“I been trying to make plan here,” answered the other, tapping his forehead. “It make much good plan, but cannot do!”
“You mean you have thought of a good plan, but can’t carry it out? Is that what?”
“Yes. Cannot carry out.”
“Me plan go to other islands. Two small islands over there where peoples never go. Ships never call. Peoples say nobody live there. But who know? P’raps Kameka stop there with baby. We go see, huh? Me and you?” Then he shook his head. “But no can do. Cannot leave Momo alone.”
“Oh! Oh!” Tee could think of no other way to express his chagrin.
They beached the canoe in silence, hid her in the small cave, and were ascending the side of the hill with their load of fish, before Tee spoke again.
“Tell you what, if Tom will agree to my going with you, don’t you think Momo would consent to live at the ranch for that length of time?”
Namay shook his head doubtfully.
“My uncle would see that she got treated properly. There’s a room in the hale itself where she could stay if she didn’t care to live in the cottage. Believe me, my uncle would see that she was treated like a queen. He’s like that!”
“I no think she go. But we ask if you like.”
“Sure! Let’s ask her!”
When they reached the plateau, however, they were amazed to find a crowd of natives – men, women, boys and girls – seated in a semi-circle before the door of the cave. Momo crouched in the doorway, and Peter Malua and Tom stood beside her.
The two boys stood in surprised silence, and listened to what was apparently the end of a speech by Uncle Tom.
Then a huge dark man rose from the seated crowd, and in the soft, full tones of his own language, made an oration; addressed partly, Tee guessed, to his Uncle Tom, and partly to Momo.
Then Peter took a turn. After which Tom replied in the same language, seeming to ratify what Peter had said.
At that, the two men assisted Momo to her feet, and the whole crowd of natives stood and bowed low before her. The women then separated themselves from the others, and approached Mom, talking, bowing, and smiling in friendly fashion, while the rest of the crowd milled around, apparently well pleased with the outcome of the meeting, whatever it was.
Tee and Namay, after disposing of their fish in a pool at the side of the cave, drew Tom aside, asking him for an explanation of all this.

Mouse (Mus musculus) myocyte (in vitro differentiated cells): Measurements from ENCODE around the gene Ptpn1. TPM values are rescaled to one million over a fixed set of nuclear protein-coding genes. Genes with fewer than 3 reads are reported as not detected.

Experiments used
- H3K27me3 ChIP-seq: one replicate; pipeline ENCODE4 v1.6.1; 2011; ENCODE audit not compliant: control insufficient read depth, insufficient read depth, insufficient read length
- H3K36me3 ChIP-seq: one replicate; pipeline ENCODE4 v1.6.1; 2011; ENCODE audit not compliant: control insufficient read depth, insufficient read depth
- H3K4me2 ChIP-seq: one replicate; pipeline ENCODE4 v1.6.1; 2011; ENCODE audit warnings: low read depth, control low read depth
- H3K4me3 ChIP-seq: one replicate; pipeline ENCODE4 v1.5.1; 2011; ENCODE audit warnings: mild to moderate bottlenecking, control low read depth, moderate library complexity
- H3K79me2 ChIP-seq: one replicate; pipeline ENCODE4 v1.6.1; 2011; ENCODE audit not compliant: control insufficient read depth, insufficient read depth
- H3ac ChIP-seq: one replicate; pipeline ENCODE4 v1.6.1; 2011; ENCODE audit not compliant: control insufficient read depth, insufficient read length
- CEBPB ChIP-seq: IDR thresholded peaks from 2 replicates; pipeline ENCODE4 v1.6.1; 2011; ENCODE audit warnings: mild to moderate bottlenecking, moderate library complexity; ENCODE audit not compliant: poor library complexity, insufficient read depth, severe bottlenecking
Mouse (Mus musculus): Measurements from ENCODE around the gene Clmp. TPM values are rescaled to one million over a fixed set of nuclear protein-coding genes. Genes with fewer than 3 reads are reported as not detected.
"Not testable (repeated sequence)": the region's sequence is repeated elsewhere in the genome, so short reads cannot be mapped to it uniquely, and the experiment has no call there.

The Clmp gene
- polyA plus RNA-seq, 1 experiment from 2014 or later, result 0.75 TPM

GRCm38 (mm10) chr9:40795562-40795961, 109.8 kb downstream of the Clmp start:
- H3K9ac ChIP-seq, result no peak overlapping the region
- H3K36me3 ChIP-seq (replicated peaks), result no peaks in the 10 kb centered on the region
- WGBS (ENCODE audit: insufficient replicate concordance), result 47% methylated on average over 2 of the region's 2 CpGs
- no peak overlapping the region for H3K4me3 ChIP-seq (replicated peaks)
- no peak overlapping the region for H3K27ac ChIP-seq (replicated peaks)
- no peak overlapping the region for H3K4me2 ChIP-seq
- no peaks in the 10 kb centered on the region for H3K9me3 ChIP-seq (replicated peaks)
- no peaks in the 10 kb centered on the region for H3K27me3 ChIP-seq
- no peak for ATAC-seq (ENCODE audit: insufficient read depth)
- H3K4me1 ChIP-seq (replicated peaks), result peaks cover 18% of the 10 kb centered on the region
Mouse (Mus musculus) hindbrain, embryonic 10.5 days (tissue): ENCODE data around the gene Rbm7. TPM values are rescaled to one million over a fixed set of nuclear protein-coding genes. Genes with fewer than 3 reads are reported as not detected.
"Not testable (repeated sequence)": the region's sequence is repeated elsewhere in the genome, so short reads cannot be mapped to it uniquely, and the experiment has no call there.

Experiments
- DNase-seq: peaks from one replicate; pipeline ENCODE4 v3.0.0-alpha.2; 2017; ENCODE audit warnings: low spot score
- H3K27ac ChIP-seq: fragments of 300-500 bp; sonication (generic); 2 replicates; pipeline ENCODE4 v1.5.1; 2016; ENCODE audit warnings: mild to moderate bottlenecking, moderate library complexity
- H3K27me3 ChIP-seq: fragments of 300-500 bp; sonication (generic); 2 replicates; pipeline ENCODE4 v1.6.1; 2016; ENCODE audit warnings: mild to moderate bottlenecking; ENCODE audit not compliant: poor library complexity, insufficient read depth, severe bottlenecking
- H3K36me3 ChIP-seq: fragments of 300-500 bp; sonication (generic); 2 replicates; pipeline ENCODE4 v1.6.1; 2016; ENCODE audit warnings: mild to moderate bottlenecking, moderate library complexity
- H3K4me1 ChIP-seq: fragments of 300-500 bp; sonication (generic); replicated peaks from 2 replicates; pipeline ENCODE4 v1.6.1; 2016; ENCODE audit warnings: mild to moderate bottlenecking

“Well,” smiled Tom, “I thought there was no time like the present to put a stop to all this nonsensical talk of witches and so forth. So when I got home this morning, I called the whole crowd together, and gave them a talkie-talkie. With the aid of Peter, I at length convinced them of their error; and they agreed to accompany me to the cave, where they made a public apology to Mom, and a promise to treat her in the future with all the respect due to a kind and clever woman. This they have done in a very sincere and hearty manner, inviting her to join them in the village or on the ranch.”
“Oh!” interrupted Tee, “did she accept?”
Tom shook his head. “No. She has grown to love this place – and I’m not surprised. Says she is happy here, and refuses to leave. Her happiness is all we want, so – I believe that everything is going to be fine after this!”
Tee turned away disappointed. He certainly was glad at the outcome of the unhappy events of yesterday. But – if only Momo had consented to live in the village, he and Namay would have been free to make their expedition to the islands.
Namay threw an arm around his shoulder, and they both looked so glum that Tom exclaimed:
“What’s the matter with you two? One would think you were displeased with what has happened …”
“Oh, it’s not that, Tom!” Tee hastened, “we’re both as tickled as can be about that, but listen!”
He drew Tom aside, and told him in a low tone of the plan that Namay had suggested; and of the impossibility of carrying that plan out on account of Momo.
“But, my dear fellow, that’s easily fixed now!” exclaimed Tom. “Now that everybody’s feeling so friendly toward Momo, there’s not the slightest reason why she can’t live alone for a week or so!”
“Oh, then you’d let me go, Tom?”
“Sure! Those two islands are not far away; and I know you’ll be safe enough with Namay!”
“But what about Momo’s food supply? who’ll get that for her?”
“Leave it all to me! I’ll send things over every day, and ride over myself at least once a day! … Eh, Namay? What do you think of that?”
“Me, I think that very good. If Momo say yes.”
“All right. All you’ve got to do, then, is to get Momo’s consent, and I’ll see to everything else.”
Without another word, the boys raced toward the cave, and Tee waited impatiently while Namay and Momo talked together over the proposition. He could not understand a word of the conversation, but eagerly followed the expressions on their faces; and he felt sure at last that Namay had won the day. The boy was nodding a pleased agreement of some kind, and holding her thin brown hand in his.
His face wreathed in smiles, he turned at last toward his friend:
“She say everything all right. She like stay here alone. Mister Tom send much good food – all well!”
“Say, that’s dandy! I know you can trust Uncle Tom to look after her, and – oh, thank you, Momo! Thank you very much!”